|Japanese barberry and Japanese stiltgrass|
in central PA forest
I have begun to accept the realization that these plants are here to stay and I have had to adjust my expectations. No longer do I think they can be eradicated, in some cases I am not even sure they can be controlled. You certainly have to pick your battles, draw a line in the sand so to speak. My goal now has simply become trying to keep them from infesting new areas. I have simply given up on some areas that are so severely overrun with invasives that I feel there is no way to get them under control without tremendous inputs of herbicide, hours of labor, and expense.
On both properties we have recently performed timber sales, one to salvage dying hemlock (15 acres) and the other to perform a timber stand improvement project and create young forest habitat (20 acres). I have set my goal on trying to ensure these newly harvested areas regenerate properly and do not get overrun with invasive plants......that is when I found the mile-a-minute vine. I put down a pre-emergent herbicide but from conversations I have had with others this one may be a loosing battle, not good!
Invasive plants are here to stay and they are everywhere! Read more about the Forest Service study results below.
New study is first to reveal abundance of nonnative plants across 24 states
PORTLAND, Ore. April 30, 2013. Two-thirds of all forest inventory plots in the Northeast and Midwestern United States contain at least one non-native plant species, a new U.S. Forest Service study found. The study across two dozen states from North Dakota to Maine can help land managers pinpoint areas on the landscape where invasive plants might take root.
“We found two-thirds of more than 1,300 plots from our annual forest inventory had at least one introduced species, but this also means that one-third of the plots had no introduced species,” said Beth Schulz, a research ecologist at the Pacific Northwest Research Station who led the study, which is published in the current issue of the journal Environmental Monitoring and Assessment. “By describing forest stands with few or no introduced species, we help managers focus on areas where early detection and rapid response can be most effective to slow the spread of introduced and potentially invasive plant species.”
Nonnative, or introduced, plants are those species growing in areas where they are not normally found. Whether they were intentionally released or escaped cultivation, nonnative plants ultimately can become invasive, displacing native species, degrading habitat, and altering critical ecosystem functions.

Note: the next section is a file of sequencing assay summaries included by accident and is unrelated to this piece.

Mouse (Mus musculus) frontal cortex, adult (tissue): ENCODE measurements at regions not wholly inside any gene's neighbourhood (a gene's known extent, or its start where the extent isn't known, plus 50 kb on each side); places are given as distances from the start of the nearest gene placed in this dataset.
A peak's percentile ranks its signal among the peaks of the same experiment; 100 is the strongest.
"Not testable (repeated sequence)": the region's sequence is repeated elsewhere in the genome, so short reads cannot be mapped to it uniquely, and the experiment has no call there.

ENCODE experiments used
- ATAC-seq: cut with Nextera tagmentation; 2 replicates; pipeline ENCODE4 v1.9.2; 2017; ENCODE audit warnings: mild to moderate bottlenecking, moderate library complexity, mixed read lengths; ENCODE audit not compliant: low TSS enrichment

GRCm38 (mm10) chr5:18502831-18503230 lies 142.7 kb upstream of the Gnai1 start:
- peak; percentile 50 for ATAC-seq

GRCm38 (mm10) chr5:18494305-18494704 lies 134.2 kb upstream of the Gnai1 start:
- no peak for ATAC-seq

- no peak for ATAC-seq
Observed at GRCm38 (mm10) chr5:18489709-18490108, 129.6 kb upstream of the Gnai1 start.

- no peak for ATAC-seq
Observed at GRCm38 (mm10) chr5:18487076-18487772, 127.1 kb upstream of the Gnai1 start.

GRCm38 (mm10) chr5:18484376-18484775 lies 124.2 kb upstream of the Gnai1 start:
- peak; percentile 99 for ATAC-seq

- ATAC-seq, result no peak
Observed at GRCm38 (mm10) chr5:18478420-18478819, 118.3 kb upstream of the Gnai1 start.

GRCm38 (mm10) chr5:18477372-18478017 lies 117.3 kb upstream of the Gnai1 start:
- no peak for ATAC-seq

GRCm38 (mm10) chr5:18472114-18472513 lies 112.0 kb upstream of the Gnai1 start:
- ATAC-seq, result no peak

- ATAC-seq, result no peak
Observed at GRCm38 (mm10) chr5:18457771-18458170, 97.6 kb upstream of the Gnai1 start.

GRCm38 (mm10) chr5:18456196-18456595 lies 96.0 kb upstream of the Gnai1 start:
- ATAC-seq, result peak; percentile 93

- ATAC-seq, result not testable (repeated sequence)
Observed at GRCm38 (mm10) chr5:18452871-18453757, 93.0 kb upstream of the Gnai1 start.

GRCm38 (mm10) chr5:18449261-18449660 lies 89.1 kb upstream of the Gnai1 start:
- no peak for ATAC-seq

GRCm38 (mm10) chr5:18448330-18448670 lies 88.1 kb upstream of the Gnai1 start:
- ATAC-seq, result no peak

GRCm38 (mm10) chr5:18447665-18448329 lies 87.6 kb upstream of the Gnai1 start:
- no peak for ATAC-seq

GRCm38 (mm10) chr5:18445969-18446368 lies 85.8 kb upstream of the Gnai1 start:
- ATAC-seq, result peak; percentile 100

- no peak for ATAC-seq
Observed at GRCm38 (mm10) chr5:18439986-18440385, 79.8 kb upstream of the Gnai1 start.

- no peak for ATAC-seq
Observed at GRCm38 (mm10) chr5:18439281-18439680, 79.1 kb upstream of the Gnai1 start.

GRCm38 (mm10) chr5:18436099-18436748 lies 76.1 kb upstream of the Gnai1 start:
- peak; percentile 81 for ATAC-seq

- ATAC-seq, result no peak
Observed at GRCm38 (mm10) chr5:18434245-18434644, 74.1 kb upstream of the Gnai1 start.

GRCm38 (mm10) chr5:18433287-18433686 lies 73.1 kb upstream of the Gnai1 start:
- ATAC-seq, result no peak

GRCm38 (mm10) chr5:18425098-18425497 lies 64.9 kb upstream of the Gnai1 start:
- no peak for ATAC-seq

Schulz and her colleague Andrew Gray, a research forester at the station, analyzed data gathered by the Northern Research Station’s Forest Inventory and Analysis (FIA) Program, which collects and reports statistics on the condition of forests in a 24-state region as part of its regular surveys. The data set, collected from 2001 to 2008, includes a sample of all trees, shrubs, vines, herbs, grasses, fern and fern-like plants conducted on a subset of the region’s FIA plots.
Among the study’s findings:
• There are 305 introduced plant species growing in the region’s forests, including some not currently found on regional monitoring lists;
• Multiflora rose (which was recorded on over one-quarter of all plots studied), Japanese honeysuckle, and garlic mustard are among the most prevalent nonnative species;
• The presence of nonnative species increases as the level of forest fragmentation increases;
• Forests surveyed within the Eastern Broadleaf ecological province—which runs from the Atlantic coastal plains of Maine and New Hampshire to the southwest into Ohio and into the high hills and semi-mountainous areas of West Virginia—contain the greatest assortment of introduced plant species.
The study’s results can help focus research on individual species more widely distributed than previously thought or with yet-unexplored potential to become problematic.
Yasmeen Sands Public Affairs Specialist
U.S. Forest Service